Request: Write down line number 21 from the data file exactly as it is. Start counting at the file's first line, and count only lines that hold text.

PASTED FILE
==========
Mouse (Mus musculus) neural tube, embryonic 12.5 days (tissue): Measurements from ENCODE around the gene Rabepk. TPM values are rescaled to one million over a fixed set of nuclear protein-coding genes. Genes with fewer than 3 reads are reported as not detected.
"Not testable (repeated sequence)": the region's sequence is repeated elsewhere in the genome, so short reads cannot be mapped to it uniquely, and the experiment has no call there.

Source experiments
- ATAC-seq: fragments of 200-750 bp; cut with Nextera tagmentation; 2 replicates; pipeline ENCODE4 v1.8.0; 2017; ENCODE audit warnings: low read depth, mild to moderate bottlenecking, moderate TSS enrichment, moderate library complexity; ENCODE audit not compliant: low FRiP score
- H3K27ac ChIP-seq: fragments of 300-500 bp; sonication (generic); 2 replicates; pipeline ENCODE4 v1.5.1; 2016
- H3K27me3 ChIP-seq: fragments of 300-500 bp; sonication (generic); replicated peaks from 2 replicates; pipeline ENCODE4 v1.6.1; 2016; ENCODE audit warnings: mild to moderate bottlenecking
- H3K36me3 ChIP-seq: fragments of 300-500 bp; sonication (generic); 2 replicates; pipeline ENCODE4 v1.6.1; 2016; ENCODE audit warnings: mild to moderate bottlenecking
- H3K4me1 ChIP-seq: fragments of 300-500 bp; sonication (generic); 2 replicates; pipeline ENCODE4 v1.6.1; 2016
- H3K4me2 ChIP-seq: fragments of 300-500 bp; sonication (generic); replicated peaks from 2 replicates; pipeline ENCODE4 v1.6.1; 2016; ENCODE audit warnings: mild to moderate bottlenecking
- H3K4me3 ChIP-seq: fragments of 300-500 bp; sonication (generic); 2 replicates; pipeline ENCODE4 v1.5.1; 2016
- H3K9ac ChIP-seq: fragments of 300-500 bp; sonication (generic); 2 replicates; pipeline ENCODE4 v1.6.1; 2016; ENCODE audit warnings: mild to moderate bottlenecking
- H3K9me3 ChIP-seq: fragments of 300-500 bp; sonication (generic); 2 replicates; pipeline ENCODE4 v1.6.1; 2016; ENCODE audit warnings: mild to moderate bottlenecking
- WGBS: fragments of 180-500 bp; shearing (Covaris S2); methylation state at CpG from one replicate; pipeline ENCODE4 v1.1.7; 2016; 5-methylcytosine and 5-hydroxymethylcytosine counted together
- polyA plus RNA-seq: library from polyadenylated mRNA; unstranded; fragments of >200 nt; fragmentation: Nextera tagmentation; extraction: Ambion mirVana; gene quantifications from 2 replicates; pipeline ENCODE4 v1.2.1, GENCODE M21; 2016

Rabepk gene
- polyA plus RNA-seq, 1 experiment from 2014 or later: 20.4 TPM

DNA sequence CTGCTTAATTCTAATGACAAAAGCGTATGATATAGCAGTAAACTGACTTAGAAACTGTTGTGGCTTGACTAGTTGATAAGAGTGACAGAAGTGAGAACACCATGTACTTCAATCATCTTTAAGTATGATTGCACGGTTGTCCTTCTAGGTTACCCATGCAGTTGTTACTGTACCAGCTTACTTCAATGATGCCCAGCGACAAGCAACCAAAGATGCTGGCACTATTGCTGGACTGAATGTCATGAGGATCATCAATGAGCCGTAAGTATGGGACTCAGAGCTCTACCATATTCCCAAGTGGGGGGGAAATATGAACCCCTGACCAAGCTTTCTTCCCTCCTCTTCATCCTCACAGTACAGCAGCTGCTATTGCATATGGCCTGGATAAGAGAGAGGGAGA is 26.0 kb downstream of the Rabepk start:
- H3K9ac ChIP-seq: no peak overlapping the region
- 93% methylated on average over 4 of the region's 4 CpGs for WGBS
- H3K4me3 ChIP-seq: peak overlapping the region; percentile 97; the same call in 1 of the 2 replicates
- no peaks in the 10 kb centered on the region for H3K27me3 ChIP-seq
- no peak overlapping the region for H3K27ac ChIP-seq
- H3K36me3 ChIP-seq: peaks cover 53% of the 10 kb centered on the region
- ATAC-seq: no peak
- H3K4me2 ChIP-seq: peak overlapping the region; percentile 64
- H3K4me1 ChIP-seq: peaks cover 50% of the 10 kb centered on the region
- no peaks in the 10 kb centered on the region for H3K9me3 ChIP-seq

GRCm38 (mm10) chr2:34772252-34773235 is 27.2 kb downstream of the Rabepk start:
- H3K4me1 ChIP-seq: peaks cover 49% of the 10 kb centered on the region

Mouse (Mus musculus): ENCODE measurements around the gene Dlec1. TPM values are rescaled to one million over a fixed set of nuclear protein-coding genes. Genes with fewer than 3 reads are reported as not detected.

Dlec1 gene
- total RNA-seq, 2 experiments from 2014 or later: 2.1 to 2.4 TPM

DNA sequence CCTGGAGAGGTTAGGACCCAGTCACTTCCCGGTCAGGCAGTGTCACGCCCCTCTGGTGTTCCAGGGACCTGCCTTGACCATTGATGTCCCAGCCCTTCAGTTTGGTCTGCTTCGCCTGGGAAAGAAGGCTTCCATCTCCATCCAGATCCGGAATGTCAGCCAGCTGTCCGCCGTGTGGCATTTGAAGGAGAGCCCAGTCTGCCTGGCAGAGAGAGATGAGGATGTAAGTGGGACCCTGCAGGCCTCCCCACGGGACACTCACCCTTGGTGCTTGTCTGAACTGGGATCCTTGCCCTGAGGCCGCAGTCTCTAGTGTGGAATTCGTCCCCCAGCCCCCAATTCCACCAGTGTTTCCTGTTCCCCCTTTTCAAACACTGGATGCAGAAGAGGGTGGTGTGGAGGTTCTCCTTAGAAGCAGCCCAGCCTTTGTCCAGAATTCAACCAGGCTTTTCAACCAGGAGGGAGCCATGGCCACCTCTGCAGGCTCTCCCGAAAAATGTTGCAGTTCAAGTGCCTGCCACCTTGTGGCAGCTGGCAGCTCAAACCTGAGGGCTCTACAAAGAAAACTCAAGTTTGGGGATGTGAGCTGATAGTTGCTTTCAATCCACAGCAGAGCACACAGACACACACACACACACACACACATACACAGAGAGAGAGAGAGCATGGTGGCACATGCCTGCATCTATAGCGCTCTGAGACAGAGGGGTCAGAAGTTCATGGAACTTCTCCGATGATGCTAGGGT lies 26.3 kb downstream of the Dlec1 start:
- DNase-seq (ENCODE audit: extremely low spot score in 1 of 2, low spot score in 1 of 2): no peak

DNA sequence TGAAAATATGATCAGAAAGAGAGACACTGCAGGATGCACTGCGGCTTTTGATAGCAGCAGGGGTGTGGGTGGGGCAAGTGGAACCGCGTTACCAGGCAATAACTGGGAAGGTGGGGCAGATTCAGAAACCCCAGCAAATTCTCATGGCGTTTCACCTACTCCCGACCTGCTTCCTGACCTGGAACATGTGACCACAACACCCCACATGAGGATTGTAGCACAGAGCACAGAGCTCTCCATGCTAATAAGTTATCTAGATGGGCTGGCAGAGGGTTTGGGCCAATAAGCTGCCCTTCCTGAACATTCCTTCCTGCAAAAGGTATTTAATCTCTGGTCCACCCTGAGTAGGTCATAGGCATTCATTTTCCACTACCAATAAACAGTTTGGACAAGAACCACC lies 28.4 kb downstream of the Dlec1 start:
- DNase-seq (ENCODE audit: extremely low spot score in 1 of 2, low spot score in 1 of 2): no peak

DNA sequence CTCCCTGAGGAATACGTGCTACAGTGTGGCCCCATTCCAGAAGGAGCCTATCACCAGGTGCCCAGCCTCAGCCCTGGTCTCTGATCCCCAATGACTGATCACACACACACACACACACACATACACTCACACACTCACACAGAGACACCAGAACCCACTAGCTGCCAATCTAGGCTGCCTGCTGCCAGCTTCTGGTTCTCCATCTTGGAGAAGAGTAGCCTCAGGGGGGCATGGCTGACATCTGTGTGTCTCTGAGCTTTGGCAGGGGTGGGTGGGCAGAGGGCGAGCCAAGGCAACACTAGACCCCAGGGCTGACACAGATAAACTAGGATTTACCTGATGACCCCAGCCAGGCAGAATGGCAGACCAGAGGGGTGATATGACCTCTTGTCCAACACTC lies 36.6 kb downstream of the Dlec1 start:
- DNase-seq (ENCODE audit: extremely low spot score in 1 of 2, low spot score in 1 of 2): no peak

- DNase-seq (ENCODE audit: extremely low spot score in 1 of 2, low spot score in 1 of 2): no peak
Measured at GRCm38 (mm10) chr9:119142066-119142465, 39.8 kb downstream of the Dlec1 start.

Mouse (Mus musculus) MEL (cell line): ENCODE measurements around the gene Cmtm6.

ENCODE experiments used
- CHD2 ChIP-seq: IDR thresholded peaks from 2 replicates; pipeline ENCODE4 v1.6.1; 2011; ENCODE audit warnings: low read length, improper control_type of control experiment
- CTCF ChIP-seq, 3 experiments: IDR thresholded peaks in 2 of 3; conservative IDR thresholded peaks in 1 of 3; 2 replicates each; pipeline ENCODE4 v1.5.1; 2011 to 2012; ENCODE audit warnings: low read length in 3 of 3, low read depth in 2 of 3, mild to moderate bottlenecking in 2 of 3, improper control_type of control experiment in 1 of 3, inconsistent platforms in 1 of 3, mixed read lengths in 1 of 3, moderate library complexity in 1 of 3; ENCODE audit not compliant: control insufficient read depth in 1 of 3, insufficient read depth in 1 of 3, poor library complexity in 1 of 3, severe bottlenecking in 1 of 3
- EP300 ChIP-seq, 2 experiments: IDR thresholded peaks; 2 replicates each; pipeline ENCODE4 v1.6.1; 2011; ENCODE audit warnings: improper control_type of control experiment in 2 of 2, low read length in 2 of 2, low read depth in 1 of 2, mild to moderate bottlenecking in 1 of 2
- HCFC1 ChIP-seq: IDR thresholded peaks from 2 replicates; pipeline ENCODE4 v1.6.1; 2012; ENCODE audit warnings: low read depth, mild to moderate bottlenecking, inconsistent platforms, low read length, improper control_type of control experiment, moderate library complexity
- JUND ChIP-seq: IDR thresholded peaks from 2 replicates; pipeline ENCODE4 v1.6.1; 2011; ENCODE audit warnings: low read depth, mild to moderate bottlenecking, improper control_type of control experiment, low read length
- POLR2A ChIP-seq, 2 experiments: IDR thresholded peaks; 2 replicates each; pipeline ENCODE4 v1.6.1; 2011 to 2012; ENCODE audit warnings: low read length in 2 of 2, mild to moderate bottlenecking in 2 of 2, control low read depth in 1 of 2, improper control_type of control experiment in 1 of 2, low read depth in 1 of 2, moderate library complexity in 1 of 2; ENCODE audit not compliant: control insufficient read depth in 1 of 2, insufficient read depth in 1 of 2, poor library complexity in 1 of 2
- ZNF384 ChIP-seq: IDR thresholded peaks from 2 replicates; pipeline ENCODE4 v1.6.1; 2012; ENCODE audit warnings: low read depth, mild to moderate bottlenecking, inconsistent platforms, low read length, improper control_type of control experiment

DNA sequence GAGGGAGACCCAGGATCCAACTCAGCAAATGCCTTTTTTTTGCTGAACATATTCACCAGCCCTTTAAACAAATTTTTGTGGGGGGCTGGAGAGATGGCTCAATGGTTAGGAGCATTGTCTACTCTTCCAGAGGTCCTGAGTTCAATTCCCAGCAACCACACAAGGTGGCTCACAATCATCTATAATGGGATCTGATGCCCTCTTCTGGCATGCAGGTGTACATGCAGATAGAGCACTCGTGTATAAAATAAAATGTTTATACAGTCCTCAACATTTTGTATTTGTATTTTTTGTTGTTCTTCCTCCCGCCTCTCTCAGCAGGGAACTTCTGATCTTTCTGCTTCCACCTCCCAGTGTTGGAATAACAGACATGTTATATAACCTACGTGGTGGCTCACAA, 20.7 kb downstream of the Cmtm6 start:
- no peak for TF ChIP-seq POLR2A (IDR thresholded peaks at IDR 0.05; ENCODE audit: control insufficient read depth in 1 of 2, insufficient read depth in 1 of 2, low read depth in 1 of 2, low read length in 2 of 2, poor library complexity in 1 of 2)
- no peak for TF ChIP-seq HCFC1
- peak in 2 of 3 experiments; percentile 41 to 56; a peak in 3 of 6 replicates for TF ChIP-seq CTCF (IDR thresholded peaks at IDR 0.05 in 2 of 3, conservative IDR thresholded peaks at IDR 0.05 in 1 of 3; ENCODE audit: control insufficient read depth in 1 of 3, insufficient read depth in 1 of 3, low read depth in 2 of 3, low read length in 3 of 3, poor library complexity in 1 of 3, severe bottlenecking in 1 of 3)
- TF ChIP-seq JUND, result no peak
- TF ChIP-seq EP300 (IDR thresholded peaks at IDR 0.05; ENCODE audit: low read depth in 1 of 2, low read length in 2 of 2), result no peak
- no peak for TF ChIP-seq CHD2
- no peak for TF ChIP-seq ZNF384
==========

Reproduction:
- no peaks in the 10 kb centered on the region for H3K27me3 ChIP-seq